“I can truly say … it is amazing the changes that can happen, I mean it really, truly is. Sometimes you get tears in your eyes listening to what plain 60-year-old counselors who care and have gone through the training, how much they can affect somebody else’s life,” Nelson said.

Elaine, a 71-year-old retiree who used to work as a corporate director for a major insurance firm, has been a counselor with the Senior Peer Counseling program since 2009. She has worked with seniors going through divorce, physical or mental abuse or the loss of a spouse.

She said some clients will come to the sessions for weeks and talk about one particular issue they can’t let go of, and then, all of a sudden, the real issue comes up. Others simply need a sounding board to sort out their thoughts and figure out how to proceed.

Elaine, who asked that her last name not be used to protect client-counselor confidentiality, is the sort of person you would want in your corner, the kind who easily jokes that her glass-is-half-full approach to life can sound “pretty lame” but it’s just the way she’s wired.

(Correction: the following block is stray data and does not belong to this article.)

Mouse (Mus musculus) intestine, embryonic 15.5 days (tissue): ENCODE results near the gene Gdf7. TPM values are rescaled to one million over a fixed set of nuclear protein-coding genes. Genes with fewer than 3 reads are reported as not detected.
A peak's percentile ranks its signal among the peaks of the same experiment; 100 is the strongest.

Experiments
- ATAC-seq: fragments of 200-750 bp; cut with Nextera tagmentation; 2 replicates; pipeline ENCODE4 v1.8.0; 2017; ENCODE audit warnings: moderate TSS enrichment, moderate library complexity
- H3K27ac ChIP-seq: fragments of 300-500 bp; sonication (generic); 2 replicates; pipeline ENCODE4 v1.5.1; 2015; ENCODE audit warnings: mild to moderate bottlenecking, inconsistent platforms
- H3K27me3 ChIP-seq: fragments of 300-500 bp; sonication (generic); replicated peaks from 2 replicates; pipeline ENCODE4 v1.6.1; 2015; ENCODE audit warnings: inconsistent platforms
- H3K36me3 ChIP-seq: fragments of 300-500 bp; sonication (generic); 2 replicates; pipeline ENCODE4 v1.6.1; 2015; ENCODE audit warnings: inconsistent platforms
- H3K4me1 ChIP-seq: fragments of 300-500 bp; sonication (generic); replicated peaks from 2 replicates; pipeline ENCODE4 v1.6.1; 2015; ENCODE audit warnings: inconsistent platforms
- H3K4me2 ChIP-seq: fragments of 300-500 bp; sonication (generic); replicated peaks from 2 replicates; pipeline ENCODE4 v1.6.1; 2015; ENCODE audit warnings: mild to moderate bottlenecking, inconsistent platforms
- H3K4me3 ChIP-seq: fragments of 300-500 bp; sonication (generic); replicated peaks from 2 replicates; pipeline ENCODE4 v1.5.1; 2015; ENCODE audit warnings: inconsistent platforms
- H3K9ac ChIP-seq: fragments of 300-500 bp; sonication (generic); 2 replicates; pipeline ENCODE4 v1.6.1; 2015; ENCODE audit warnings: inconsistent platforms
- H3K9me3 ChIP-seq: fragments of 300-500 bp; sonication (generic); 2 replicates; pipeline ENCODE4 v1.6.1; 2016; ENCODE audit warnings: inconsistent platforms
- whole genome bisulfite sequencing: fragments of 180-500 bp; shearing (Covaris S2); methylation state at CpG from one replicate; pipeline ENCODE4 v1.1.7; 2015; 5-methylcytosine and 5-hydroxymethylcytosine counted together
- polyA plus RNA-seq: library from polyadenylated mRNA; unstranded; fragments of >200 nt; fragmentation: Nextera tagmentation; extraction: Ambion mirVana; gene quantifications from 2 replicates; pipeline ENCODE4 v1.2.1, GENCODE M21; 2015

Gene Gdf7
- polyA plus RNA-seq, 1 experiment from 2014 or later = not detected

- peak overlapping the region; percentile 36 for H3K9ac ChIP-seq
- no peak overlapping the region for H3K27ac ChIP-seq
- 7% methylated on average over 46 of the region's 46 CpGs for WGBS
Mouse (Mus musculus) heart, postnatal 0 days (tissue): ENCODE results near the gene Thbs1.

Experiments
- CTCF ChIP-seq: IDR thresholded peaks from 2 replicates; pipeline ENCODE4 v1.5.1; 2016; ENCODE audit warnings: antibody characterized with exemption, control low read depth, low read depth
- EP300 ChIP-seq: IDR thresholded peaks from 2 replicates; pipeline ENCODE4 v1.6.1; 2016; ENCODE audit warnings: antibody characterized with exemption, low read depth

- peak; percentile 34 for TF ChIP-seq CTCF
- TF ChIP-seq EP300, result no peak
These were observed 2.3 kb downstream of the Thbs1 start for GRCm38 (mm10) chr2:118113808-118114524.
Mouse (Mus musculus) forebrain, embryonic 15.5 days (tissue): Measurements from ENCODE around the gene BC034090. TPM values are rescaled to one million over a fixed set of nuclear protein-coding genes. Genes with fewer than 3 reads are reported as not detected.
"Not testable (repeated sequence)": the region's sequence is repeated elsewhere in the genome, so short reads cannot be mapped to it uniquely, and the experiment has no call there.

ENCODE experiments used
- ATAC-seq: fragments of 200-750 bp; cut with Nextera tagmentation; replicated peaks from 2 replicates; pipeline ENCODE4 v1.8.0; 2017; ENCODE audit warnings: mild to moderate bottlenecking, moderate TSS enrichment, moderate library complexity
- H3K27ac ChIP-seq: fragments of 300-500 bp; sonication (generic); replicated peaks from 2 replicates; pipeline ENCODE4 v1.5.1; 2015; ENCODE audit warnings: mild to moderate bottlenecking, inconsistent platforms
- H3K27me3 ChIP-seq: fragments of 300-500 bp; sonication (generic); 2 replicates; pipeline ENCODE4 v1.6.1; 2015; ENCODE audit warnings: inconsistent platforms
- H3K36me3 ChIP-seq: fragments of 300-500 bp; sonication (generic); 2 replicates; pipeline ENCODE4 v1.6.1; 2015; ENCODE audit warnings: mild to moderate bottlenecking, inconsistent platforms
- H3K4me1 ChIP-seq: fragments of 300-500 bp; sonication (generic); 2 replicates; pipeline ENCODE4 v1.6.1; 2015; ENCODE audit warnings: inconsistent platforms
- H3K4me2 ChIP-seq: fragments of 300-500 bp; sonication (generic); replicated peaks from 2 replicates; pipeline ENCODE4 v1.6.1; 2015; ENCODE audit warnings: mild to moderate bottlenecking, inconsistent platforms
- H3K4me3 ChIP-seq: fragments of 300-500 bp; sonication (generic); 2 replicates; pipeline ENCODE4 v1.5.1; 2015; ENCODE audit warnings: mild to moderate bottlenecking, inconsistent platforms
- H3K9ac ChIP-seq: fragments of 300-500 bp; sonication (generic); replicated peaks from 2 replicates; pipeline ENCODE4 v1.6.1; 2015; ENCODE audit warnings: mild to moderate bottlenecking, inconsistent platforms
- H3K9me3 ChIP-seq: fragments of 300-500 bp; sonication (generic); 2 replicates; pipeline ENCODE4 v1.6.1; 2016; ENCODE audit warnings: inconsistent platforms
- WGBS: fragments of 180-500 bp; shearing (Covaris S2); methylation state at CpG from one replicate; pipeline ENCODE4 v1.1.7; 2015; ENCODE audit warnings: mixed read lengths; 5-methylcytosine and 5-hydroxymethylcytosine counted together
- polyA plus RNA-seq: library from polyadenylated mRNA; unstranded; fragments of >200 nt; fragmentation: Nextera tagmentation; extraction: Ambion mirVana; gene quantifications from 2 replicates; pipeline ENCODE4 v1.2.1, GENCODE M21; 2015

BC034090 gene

One way she helps clients heal is through laughter. She also continually tells them they are not alone and, between the two of them, they will work together to mend what feels broken.

Her optimism and energy were hard-won. Her father died when she was 3, and she grew up in extreme poverty under the care of her single mother who “was one heart attack and stroke after another,” she said.

She said her experience taught her to appreciate what’s really matters in life. But it also gave her an empathy and compassion that is now changing lives.

“If someone has no one to talk to, no place to go, they don’t have a lot of money, life can be pretty hard,” she said. “Some people just need to know they’re OK, someone else thinks they’re OK and that someone else believes in them,” she said.

Call 702-616-4902 to learn more about the Senior Peer Counseling program.